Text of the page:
I recently participated in the Fellowship for Educators program sponsored by the Plank Center for Leadership in Public Relations. Through the program, I got the opportunity to shadow the corporate communication team (aka Enterprise Affairs) at one of the biggest financial services providers in the country, United Services Automobile Association (USAA) in San Antonio, Texas. In addition to realizing how 110o F feels like, I also gained key insights into the roles and responsibilities of public relations professionals working in a Fortune 500, privately-owned corporation. Synthesizing my conversation with the senior leadership and junior members of the team, here are seven lessons I learned about succeeding in a corporation:
- Speak the language of business: To get noticed, valued, and rewarded. Demonstrating value of your efforts in terms of business goals is instrumental of your success in a corporation. The C-suite is not interested in just media coverage anymore. Business leaders want results that drive bottom-line and in order to be convincing, you will need to talk in their dialect. While there are plenty of books and online resources that you can use to build your vocabulary, I strongly recommend the upcoming book by Matt Ragas and Ron Culp titled “Business Essentials for Strategic Communicators.”
- Absorb and exude corporate culture: Even when corporate culture is somewhat a vague concept, it is actually not that difficult to identify an organization’s character. Much like a civilization, there are some tangible and some not-so-tangible cues one can pick up fairly quickly. Most companies have a mission or a charter that articulates their core values, which is a good starting point. Did I just say starting point? Yes. Because the learning doesn’t end here. If you are new (and inquisitive), walk around the company’s office, observe people’s behavior, even the way most people dress at work, and most importantly, talk to your colleagues, manager, and peers, about what they think are the priorities for the company. Absorb the culture and once you have soaked it in, become a part of it, and reflect it in your own behavior and communication.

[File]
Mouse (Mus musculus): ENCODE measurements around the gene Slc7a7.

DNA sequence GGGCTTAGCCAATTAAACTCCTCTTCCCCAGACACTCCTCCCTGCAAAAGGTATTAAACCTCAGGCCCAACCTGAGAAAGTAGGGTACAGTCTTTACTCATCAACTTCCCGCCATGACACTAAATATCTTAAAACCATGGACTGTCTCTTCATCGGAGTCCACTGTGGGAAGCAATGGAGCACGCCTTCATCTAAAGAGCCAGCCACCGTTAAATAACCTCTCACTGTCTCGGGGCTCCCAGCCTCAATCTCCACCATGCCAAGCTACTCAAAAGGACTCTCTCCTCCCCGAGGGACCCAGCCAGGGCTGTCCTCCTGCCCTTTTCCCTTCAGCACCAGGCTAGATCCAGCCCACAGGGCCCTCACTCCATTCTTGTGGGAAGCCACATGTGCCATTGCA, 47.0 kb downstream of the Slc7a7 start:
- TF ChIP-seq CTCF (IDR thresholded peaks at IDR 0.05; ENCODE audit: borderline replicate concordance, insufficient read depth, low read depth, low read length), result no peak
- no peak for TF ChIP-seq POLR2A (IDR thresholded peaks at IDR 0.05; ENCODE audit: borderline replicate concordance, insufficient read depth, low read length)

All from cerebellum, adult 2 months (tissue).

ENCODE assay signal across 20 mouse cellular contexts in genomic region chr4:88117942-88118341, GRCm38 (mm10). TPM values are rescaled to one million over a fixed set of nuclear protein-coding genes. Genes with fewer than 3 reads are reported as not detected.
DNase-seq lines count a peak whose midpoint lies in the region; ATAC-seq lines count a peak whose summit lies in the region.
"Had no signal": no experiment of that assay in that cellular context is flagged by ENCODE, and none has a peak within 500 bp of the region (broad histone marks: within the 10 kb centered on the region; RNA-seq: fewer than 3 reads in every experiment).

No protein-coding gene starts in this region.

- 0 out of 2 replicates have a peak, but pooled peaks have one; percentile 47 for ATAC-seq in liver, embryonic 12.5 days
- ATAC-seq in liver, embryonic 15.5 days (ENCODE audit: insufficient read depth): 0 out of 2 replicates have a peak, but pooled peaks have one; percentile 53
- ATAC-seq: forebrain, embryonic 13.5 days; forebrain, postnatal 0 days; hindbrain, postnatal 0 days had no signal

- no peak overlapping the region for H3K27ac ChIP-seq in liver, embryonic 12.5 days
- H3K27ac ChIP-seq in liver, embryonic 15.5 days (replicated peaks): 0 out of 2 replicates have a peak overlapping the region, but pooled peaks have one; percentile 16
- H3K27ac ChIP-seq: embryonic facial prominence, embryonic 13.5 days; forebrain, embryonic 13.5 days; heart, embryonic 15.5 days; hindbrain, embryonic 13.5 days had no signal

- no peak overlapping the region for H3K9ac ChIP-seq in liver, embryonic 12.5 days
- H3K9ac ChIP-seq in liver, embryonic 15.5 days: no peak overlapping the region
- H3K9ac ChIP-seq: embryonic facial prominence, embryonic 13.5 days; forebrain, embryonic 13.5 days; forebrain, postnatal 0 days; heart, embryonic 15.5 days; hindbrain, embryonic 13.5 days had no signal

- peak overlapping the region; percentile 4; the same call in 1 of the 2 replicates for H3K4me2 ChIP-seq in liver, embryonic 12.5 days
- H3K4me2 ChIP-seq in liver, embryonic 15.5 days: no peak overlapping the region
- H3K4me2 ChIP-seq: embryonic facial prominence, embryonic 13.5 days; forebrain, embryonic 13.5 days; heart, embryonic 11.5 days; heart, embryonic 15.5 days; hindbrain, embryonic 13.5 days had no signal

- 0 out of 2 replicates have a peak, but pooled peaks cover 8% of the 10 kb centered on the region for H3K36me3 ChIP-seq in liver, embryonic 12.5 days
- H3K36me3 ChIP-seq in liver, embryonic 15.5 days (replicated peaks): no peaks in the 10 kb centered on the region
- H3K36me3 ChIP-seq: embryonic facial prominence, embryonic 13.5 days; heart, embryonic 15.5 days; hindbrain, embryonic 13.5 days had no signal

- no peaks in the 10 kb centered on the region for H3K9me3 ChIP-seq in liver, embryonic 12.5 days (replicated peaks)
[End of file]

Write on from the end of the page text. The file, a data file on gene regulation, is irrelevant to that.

- Know how to demonstrate value: Focus on outcomes versus outputs, align program objectives to business goals, and make reporting and measurement a priority in every project you undertake. And by measurement, I don’t imply simply numbers or statistics, but the story that these numbers tell aligned with the overall business strategy of your employer.
- Be a team player before a team leader: Collaboration is vital in corporations (all those team projects in college are actually going to pay off). Be prepared to spend most of your work day in meetings trying to get everyone’s approval (yay, democracy!) even on things that make the most sense to you as a communication professional but not so much to the MBAs, attorneys, or HRs in the room.
- Understand and follow the compliance process: You will be surprised (or even frustrated) at the amount of time you will spend getting all your communication messages approved through the layers of compliance and legal procedures. But at the end, it serves you well to understand the compliance process and follow it diligently because it covers you for any future complications and allegations including lawsuits that are really common in the corporate world.
- Be versatile, flexible, and open to new opportunities: Just because you are in a corporation does not mean you should limit yourself to one role, team, or even department. Communication teams are much for integrated in a corporation and it is far easier to move around to new pastures, acquire new skills, and grow into a more versatile professional. Look for opportunities around you and don’t be afraid to ask for new roles and responsibilities so you don’t feel stagnated in one function.
- Finally, have a thick skin: I mean it! Remember, when you first told your parents you want to go to college to get a degree in public relations? Remember that look? You will get that every day, more than once. Consequently, you will get questioned, rejected, refused, and turned down more often than you would like. But remember, what doesn’t kill you, makes you stronger. Learn to take things lightly, accept rejections when they are justified, but also learn to not give up on legitimate issues.
Rajul Jain, Ph.D., is my next door neighbor at DePaul University where she is Assistant Professor in the College of Communication.